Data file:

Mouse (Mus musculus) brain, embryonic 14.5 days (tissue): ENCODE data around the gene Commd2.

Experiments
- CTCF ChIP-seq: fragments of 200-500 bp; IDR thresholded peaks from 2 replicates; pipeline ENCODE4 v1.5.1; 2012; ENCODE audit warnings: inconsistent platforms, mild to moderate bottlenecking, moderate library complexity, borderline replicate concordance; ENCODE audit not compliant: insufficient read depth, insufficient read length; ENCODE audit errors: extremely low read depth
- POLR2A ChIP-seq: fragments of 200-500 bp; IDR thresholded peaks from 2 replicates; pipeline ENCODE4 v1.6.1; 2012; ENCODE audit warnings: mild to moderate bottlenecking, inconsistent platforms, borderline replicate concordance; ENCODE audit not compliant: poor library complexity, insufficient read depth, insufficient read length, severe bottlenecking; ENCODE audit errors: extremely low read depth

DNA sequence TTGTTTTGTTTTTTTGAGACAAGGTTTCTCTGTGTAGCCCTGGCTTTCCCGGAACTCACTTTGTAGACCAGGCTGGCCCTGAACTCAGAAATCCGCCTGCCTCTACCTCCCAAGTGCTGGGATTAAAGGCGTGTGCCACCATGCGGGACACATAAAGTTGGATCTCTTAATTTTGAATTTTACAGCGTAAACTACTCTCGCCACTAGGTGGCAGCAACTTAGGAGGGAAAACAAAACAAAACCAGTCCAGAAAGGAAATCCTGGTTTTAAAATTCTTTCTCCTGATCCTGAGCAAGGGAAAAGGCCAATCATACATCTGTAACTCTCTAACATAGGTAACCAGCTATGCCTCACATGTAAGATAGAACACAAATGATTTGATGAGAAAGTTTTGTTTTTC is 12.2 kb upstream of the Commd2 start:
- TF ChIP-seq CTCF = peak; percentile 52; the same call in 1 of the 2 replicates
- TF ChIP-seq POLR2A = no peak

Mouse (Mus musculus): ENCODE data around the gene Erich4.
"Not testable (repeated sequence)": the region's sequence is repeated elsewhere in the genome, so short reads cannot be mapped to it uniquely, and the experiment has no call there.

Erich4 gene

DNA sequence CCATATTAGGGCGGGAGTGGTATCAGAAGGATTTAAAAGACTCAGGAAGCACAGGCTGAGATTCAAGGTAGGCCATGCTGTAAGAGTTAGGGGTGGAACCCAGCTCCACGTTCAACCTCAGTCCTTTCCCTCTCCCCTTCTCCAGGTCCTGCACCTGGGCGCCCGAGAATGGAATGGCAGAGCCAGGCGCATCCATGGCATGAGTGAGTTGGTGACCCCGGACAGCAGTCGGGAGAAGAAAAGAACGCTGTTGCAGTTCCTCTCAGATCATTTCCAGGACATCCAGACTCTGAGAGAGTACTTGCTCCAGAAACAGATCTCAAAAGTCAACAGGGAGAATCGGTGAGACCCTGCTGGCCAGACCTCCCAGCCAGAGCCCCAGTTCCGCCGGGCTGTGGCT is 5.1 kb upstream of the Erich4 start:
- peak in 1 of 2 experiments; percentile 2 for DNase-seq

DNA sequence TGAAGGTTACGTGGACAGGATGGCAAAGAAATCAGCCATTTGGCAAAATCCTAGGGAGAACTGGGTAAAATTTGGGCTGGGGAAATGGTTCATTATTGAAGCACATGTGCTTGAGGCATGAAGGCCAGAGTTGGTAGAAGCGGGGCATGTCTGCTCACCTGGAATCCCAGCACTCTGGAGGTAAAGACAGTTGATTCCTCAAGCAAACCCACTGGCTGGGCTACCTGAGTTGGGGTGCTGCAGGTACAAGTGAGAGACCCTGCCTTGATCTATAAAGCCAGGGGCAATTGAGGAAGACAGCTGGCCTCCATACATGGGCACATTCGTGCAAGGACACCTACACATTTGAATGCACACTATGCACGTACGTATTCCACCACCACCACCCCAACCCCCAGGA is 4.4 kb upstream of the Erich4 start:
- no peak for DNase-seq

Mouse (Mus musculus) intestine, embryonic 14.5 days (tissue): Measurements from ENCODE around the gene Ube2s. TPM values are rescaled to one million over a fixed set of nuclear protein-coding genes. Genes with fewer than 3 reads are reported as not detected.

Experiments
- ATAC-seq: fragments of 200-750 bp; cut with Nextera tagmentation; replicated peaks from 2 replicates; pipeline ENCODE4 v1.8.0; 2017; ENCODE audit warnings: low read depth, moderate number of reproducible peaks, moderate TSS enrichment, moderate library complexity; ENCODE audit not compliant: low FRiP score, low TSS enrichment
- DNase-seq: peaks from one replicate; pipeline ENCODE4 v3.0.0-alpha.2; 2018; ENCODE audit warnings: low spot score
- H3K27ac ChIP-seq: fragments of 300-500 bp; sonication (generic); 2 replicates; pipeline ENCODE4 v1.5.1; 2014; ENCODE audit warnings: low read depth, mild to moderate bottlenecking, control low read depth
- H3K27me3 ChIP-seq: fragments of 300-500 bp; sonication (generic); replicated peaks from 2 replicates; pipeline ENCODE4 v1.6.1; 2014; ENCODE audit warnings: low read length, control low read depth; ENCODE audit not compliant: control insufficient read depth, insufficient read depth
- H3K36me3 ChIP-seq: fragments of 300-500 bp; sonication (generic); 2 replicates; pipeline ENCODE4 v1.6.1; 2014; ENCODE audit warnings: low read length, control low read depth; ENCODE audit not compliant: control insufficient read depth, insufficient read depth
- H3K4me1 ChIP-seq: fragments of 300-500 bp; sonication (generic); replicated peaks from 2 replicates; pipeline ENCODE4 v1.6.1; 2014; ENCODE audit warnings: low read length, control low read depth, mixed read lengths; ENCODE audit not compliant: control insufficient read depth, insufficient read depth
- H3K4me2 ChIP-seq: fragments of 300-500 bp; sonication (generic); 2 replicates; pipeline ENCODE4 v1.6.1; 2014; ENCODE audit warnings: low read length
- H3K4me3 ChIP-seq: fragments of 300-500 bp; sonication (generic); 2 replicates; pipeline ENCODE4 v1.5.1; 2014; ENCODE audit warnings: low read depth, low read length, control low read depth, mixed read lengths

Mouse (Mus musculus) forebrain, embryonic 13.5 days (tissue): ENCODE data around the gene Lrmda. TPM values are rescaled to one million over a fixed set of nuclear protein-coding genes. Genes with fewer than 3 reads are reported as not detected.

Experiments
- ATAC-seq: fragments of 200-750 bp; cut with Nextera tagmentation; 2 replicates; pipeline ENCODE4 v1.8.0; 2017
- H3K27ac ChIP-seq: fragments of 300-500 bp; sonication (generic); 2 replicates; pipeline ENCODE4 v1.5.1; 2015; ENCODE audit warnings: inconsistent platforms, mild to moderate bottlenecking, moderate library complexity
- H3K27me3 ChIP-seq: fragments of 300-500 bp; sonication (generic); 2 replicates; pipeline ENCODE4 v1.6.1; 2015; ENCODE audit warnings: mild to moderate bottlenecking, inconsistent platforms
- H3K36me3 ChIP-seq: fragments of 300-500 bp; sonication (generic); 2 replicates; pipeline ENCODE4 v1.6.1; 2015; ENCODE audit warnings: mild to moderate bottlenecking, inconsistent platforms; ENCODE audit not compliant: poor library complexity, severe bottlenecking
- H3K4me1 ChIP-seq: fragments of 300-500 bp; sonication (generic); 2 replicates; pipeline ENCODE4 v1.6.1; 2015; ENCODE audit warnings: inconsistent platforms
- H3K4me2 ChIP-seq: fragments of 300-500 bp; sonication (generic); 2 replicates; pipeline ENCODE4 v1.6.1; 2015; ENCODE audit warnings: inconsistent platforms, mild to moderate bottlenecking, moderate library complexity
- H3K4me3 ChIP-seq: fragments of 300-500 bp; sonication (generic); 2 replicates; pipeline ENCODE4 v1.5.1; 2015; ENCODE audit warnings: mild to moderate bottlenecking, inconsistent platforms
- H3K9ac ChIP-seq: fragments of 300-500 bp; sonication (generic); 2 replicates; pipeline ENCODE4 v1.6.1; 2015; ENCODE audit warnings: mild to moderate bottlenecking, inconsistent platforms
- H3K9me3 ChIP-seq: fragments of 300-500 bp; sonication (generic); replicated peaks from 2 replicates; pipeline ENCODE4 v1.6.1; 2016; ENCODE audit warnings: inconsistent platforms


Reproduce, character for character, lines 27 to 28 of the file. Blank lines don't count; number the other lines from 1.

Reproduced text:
- ATAC-seq: fragments of 200-750 bp; cut with Nextera tagmentation; 2 replicates; pipeline ENCODE4 v1.8.0; 2017
- H3K27ac ChIP-seq: fragments of 300-500 bp; sonication (generic); 2 replicates; pipeline ENCODE4 v1.5.1; 2015; ENCODE audit warnings: inconsistent platforms, mild to moderate bottlenecking, moderate library complexity